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Tim's Summer Question #8

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  • Janice Lee
    If you would like to contact Tim, you may write him at GODRULESTB@aol.com.   Today’s verse: 1 Corinthians 14:19, “However, in the church I desire to speak
    Message 1 of 1 , Sep 1, 2009
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      If you would like to contact Tim, you may write him at GODRULESTB@....
      Today’s verse: 1 Corinthians 14:19, “However, in the church I desire to speak five words with my mind, that I may instruct others also, rather than ten thousand words in a tongue.”
      Today’s topic: Summer Question #8
      Today’s question: I’ve been attending a church and helping lead worship. Before we go to the platform, we pray as a group. While praying several of the fellow worship leaders speak in tongues without interpretation. They are a non-denominational church while I am a Southern Baptist. When I asked about the tongues they were speaking and it being done without interpretation they informed me it was prayer language as described in Romans 8:26. Is there such a prayer language? Is this Scriptural?”
      We have dealt with speaking in tongues before in the devotionals, and I have made it clear that I follow the historic view and interpretation, that the gift of tongues was an Apostolic gift, for the founding of the church, and it is not for today. It is, to me, the clear reading of the Greek text. I will put my view aside here, and try to deal with this matter of “prayer language.” Is there such a thing?
      Before we do, let us consider what the Apostle Paul says in the verse quoted above. Paul wants to speak to the edification of others. He wants them to understand, and for him one word that can be comprehended, when in the church, is worth more than 2000 words spoken to God, that only edifies himself (1 Cor. 14:4). There are clear rules spelled out for speaking in tongues within a church setting. “When you assemble,” (1 Cor. 14:26) is followed by the admonition that there be only two or at the most three, that speak in tongues, and there should be an interpretation. If there is no interpretation, the person is to be silent (1 Cor. 14:26-28). If this is not being followed, then there is no speaking in tongues being done, according to the Bible. It is mindless chatter and dishonors God. The unbeliever can only think Christians are out of their minds (1 Cor. 14:23).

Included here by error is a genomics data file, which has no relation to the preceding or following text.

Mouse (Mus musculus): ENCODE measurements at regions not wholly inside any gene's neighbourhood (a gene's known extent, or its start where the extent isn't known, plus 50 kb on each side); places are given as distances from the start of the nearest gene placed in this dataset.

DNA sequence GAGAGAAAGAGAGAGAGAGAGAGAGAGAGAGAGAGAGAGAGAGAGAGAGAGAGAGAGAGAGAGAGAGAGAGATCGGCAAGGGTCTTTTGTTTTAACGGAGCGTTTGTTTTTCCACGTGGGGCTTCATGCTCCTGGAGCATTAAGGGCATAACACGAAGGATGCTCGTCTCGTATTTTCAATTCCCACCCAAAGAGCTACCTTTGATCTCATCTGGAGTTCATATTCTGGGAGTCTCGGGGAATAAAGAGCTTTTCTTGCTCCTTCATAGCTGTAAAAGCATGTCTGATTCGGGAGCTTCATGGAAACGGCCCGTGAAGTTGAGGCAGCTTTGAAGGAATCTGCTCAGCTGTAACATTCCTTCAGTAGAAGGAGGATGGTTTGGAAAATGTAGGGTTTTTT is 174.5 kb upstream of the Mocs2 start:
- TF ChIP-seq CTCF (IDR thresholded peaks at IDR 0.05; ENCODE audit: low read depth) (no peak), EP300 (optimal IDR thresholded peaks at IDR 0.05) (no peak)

The matter of a special prayer language has no foundation either in Scripture or in church history. There is no orthodox branch of Protestantism that has ever held to there being a separate pray language, other than seeking to pray as the Lord has directed us to pray, giving us an example of how He would have us to pray, in Matthew 6:9-13. Using Romans 8:26 does not help defend the practice, either. It is the clear meaning of the text that it is the Spirit who intercedes with groanings, not us! The Greek word used there for “intercedes,” is huperentugehano. It means to “make intercession for,” and it is what the Spirit does, not what we do. To use this verse as a defense for speaking in tongues, is to make light of the Word of God, and to invent new meanings according to our preconceived desires. There is no nicer way to say this. It is a false use of the precious Word of God, and thus a false teaching.
      There is no prayer language given us in Scripture, that supersedes the example given us by our Lord, or the examples of prayer given by others, through the Spirit, in Scripture. These are given by the Holy Spirit to us, to help us in our prayers. Scripture nowhere speaks of a special language that we can access to make our prayers better. That is what the Spirit does, not what we do. The examples left to us, and the admonition of Paul in 1 Corinthians 14, are that we ought to seek to be clear in our prayers – public and private – we ought to pray specifically respecting specific things, and that we ought to pray often. We cannot find much about any person in Scripture who pleased God, from Genesis to Revelation, who was not a man of prayer.
      Soli Deo Gloria, T-

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